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Now, instead of the draft: We are conscripted to work for and produce the means by which enough wealth can be redistributed (via tax & fiat inflation) to the military industrial complex participants in order to have pay & benefits to motivate some citizens to volunteer to work for and fight non-retaliatory wars.



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Wednesday, February 27 - 6:23amSanction this postReply
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Dean that was going on when the draft was still active. Don't kill the messenger!
Milton was awesome.



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Sunday, June 9 - 9:13amSanction this postReply
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The uplink to the video no longer works for me. I get a message saying "This video no longer exists." Here is the link to it on YouTube:

http://www.youtube.com/watch?v=VdyKAIhLdNs

Here is some text which shows Friedman's reasoning against the argument from intimidation by the "young Michael Moore" regarding the 'dastardly deed' Ford did by placing the cost/value of human life at $200,000 per life when making a Pinto susceptible to gas tank explosion on rear impact, implying that the value Ford used was 'too small' to be moral:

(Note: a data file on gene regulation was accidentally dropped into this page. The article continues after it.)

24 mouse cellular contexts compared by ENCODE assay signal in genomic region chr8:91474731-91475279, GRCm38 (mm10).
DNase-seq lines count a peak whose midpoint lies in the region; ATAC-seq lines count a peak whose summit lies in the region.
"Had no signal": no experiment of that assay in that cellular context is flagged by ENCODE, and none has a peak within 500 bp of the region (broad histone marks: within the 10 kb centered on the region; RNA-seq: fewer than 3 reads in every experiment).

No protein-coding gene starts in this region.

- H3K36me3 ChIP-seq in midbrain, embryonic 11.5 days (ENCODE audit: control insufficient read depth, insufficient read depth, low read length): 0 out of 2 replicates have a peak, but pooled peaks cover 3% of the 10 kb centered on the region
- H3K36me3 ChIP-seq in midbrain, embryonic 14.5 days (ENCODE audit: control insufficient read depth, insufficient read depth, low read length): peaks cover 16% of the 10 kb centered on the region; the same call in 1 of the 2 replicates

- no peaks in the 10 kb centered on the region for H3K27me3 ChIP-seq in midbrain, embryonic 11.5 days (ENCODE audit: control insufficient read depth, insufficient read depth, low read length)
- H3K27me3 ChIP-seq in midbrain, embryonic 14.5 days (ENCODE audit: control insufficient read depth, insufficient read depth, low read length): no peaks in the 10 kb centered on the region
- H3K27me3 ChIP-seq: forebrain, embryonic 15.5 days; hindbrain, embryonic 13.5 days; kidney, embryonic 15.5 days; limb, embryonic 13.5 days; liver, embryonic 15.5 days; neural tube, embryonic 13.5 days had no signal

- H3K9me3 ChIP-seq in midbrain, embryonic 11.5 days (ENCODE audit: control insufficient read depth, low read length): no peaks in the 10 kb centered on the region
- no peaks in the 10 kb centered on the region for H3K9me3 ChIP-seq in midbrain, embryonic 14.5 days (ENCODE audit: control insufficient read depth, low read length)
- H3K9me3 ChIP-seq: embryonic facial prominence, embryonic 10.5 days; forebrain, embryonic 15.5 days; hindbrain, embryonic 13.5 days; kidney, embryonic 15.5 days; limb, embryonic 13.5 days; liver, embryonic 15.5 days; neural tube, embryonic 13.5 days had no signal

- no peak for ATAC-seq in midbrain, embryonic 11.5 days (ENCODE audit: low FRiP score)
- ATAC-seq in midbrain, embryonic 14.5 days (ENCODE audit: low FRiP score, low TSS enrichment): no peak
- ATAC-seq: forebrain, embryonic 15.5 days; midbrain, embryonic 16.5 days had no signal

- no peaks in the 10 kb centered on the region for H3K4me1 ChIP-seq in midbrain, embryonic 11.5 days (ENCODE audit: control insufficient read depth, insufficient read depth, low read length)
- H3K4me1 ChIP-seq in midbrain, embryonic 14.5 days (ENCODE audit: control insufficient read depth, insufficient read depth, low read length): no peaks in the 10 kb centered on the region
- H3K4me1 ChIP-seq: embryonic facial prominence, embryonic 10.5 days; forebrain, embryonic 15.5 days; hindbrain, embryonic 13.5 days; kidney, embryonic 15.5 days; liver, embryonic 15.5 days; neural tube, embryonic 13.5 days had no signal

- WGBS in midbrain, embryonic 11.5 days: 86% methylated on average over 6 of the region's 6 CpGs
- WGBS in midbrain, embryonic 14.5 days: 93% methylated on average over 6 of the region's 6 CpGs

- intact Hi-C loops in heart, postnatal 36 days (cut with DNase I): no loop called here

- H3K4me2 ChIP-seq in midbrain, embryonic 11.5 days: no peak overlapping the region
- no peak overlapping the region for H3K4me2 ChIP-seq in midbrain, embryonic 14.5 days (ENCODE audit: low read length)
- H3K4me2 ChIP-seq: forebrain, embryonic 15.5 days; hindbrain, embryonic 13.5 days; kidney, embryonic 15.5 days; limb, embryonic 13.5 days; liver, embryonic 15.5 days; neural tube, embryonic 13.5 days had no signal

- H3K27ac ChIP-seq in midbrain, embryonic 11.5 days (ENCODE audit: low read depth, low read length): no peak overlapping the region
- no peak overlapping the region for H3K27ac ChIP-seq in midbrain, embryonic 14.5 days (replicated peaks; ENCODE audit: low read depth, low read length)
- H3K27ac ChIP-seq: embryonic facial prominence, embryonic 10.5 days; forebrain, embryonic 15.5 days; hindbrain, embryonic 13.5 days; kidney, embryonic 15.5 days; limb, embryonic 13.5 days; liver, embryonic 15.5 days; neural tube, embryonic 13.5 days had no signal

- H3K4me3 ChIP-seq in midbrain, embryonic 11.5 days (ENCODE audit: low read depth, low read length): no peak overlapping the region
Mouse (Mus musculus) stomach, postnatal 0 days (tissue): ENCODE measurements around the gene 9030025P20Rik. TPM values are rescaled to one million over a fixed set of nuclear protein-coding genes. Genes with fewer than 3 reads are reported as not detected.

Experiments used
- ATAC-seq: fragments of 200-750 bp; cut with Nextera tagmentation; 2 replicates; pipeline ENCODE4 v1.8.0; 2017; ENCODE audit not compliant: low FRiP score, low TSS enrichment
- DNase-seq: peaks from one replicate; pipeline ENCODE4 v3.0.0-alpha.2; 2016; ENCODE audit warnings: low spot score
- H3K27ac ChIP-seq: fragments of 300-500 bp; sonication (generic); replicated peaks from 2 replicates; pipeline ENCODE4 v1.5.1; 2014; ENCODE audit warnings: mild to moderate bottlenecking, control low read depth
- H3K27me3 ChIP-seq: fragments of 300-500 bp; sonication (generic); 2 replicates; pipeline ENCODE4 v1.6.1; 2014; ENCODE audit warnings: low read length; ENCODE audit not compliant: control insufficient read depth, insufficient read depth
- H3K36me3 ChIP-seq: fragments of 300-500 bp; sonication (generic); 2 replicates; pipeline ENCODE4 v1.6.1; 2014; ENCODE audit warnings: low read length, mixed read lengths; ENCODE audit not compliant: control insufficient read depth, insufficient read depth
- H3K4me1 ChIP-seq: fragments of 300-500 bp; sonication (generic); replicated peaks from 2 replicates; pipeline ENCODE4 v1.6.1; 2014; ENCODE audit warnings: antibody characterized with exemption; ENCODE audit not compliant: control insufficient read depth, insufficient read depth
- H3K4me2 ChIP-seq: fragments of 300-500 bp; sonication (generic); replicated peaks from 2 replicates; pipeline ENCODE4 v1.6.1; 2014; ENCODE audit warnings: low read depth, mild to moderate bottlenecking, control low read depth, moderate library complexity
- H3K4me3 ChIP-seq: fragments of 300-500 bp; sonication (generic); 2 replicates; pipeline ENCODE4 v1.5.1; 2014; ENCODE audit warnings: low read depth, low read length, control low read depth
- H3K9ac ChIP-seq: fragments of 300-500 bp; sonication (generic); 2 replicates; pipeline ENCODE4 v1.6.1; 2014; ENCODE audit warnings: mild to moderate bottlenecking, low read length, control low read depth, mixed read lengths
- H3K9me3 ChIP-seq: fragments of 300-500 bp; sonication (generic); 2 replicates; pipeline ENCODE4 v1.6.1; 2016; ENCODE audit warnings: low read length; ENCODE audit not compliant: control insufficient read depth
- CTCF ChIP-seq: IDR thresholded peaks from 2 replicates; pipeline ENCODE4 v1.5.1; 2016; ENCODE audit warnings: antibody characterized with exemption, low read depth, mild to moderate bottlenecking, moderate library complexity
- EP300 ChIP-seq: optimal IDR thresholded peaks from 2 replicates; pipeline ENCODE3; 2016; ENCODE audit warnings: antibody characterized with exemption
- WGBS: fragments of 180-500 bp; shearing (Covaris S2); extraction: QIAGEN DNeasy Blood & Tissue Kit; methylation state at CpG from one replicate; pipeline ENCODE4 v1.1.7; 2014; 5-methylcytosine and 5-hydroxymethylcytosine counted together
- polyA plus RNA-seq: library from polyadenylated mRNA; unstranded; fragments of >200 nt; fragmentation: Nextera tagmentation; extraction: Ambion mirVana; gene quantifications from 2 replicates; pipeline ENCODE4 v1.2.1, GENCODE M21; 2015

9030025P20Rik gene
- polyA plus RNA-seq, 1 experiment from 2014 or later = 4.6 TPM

Nobody can accept the principle that an infinite value should be put on an individual life. Because ...

You want the policy that maximizes the situation overall.

You cannot accept the situation that a million people should starve in order to provide one person with a car that is completely safe.

This reasoning shows that you cannot effectively argue against people placing values on the cost of human lives -- i.e., because valuation is always a good thing, in-and-of-itself. Instead, what you have got to do if you want to argue against such valuation is to utilize an argument from asymmetric information (e.g., fraud). If Ford were "forced" to place say, $300,000 of value on each human life, then people may starve. For sure, if all car companies were "forced" to place say, $300,000,000,000,000 of value on each human life, then people would definitely starve.


This is because economics is a science of hard facts, rather than merely being a science of your whims or feelings. If each life is valued at 300 trillion dollars by a value-producing corporation, then certain life-promoting risks will not be taken in the process of value production. If certain life-promoting risks are not taken in the process of value production, then people will starve.

Ed

(Edited by Ed Thompson on 6/09, 9:15am)